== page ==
Towards cashless, cardless, and phoneless payment

Are the days when you had to take a card out of your wallet, withdraw cash or use your smartphone to pay at a store, coming to an end? The Mastercard credit card issuer appears to think so. The company now relies on biometric technology, which uses a person’s unique physical characteristics — such as their fingerprints or the shape of their face — to identify them. Thus, the biometric exit program, unveiled at the end of May 2022, will allow, if the first tests go well, payment by showing your face to the camera.

To be able to do this, you must first register with the mobile application, decide which companies you plan to pay in this way, and then take a picture of your face.

“The image is then destroyed, only the encrypted bio-data that is recorded by a company that specializes in biometrics,” explains Matt Bruger, Global Vice President, Product Development at Mastercard. Phones with biometric features, such as Apple’s Face ID, follow the same principle; However, in this case, the mathematical representation of the face is stored on a chip in the device, not in the data center.

Once in the store, the Mastercard system user must smile for the camera (which can be integrated into a self-checkout, for example). The captured image is then converted into biometric data, which is then compared to identities stored in the cloud in order to link the customer to their credit card number.

During a demonstration at MasterCard’s new technology center in Vancouver, where News The process seemed as simple and quick as one would imagine.

Note that biometrics is already well established in the payment industry. Mastercard and Visa, for example, both offer banks the option to issue cards using fingerprint readers. Face-only push, for now, is unique.

Confirmation of identity in the age of the Internet

The use of biometrics in a way represents a return to another era, when a merchant gets to know their customers by seeing them walk through the door. No proof of ID or password was needed to charge a purchase on their account.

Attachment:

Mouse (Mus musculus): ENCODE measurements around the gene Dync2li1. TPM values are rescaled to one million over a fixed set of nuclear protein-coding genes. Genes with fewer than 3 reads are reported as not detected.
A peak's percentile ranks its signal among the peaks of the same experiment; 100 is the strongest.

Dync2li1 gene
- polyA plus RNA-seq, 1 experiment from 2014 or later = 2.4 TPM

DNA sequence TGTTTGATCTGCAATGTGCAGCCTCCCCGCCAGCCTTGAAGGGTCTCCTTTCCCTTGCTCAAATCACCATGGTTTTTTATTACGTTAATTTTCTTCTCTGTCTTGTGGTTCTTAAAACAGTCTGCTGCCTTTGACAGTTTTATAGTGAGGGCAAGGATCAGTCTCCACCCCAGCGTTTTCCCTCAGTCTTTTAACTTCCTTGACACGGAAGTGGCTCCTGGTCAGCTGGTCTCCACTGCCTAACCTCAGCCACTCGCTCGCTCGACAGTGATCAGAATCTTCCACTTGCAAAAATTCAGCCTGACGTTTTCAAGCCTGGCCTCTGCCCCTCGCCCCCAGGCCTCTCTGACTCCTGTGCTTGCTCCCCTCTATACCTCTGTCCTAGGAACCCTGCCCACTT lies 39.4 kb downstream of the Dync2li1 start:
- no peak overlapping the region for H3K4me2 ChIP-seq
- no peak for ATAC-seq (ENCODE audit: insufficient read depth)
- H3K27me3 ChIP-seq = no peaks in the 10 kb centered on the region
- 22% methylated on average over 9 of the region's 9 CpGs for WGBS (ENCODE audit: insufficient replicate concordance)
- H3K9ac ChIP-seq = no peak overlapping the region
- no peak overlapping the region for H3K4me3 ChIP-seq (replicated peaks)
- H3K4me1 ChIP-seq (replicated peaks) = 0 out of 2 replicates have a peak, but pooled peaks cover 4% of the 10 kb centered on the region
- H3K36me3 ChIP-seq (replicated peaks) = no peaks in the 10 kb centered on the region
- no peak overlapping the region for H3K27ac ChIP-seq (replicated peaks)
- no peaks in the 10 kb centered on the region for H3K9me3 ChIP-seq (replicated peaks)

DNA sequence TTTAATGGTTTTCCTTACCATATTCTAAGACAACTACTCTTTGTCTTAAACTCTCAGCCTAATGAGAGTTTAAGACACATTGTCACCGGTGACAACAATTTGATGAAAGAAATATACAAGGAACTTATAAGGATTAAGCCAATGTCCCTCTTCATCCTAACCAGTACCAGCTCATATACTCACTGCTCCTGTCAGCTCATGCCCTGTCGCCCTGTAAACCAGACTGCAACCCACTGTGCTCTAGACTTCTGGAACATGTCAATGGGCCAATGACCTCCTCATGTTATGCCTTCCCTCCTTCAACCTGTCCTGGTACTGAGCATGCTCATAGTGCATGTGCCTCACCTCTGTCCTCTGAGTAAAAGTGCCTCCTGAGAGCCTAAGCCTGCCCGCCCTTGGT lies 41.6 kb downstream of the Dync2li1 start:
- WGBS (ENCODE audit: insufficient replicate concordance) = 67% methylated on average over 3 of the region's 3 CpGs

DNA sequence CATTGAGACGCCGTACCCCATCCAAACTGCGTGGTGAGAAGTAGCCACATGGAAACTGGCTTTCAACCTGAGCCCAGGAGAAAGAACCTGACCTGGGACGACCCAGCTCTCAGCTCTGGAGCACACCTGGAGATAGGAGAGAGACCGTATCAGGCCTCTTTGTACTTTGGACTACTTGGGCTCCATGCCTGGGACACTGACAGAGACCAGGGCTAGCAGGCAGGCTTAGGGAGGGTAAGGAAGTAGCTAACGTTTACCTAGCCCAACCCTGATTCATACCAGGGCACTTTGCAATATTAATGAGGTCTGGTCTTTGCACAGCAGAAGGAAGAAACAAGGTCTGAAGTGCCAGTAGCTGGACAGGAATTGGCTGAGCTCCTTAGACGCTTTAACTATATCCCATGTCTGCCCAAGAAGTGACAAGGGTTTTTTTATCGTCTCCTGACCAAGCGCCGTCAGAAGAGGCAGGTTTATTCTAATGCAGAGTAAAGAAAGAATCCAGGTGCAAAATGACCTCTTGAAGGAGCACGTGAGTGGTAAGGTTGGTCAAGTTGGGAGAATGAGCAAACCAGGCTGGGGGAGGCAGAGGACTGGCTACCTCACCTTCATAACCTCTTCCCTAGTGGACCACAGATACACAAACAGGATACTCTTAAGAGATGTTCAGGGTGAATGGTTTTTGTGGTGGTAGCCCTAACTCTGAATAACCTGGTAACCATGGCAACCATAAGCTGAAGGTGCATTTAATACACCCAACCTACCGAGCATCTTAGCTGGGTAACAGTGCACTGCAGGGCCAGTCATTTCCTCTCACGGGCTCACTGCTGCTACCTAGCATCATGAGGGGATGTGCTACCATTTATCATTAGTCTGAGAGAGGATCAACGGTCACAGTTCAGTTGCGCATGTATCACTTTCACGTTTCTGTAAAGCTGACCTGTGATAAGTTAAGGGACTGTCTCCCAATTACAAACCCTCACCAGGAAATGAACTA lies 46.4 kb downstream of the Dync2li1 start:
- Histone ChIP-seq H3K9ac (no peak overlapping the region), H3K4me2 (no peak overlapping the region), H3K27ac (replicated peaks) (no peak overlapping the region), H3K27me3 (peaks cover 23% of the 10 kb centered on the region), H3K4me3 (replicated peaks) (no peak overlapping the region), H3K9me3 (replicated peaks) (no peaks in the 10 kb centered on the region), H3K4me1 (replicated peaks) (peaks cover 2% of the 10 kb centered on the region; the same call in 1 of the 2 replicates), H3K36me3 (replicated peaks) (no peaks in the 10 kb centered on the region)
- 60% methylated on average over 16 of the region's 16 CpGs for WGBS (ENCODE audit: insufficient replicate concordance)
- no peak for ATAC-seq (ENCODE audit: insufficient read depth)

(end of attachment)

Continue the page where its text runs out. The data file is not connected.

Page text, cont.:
“It’s a bit like the basic problem we’re trying to solve: how to trust someone when you don’t know them, and in the case of online transactions, when you can’t even see them,” explains Matt Prodger.

Usually, payment companies such as Mastercard, as well as banks, analyze hundreds of information at the time of a transaction to assess its level of security.

“Mastercard has a list of more than 7 billion identity-related parameters, such as email addresses. If the thief creates an address for a fraudulent transaction, the system will notify us that it appears new and that there is a risk,” explains Nima Sebasi, Vice President, Innovation and Product Development at Mastercard. .

The company uses artificial intelligence to assess the risks associated with a transaction using several criteria. Thus, a business or transaction site will be considered more secure if the person has already made a purchase there. The same principle of the device used in the case of online purchase, which will be considered more secure if the person has already used it to make a transaction using the same credit card account.

Other factors are taken into account, both in person and online, such as the number of transactions in the last hours and the speed with which the form is filled out (if it is too fast, this indicates that the automated program is running; if it is too slow, it indicates that personal information may not be known by heart). After analyzing about 50 milliseconds, a score of 1000 is sent to the bank, which decides whether to accept the transaction or not.

Biometrics help identify a person, but they also add an extra layer of assurance regarding the legality of a transaction.

Several pending questions

The payment software for facial recognition is only being tested in Brazil at the moment, and several questions remain.

For example, we do not know how effective the system is. Even the best smartphones sometimes don’t recognize their owner. What flags will be installed to prevent the system from making mistakes between two similar people?

As noted by researcher Rita Matulionyte of Macquarie University School of Law in Australia, the majority of facial recognition algorithms are less accurate with people from racial and ethnic minorities. “The technology has improved over the past few years, but it is not without flaws,” she noted in an analysis of the Mastercard system published on online media outlet The Conversation.

It also remains to be seen if the public is ready to adopt this method of payment. According to MasterCard, 74% of consumers will be interested in such technology. But in a survey published last month by Capterra, a division of US research firm Gartner, only 25% of Quebecers said they were comfortable with the idea of ​​sharing their vital data with private companies.

Fortunately, the program is offered as optional. When you get to the country someday (the launch date hasn’t been confirmed), it will be up to everyone to decide if they prefer paying with their face or not.

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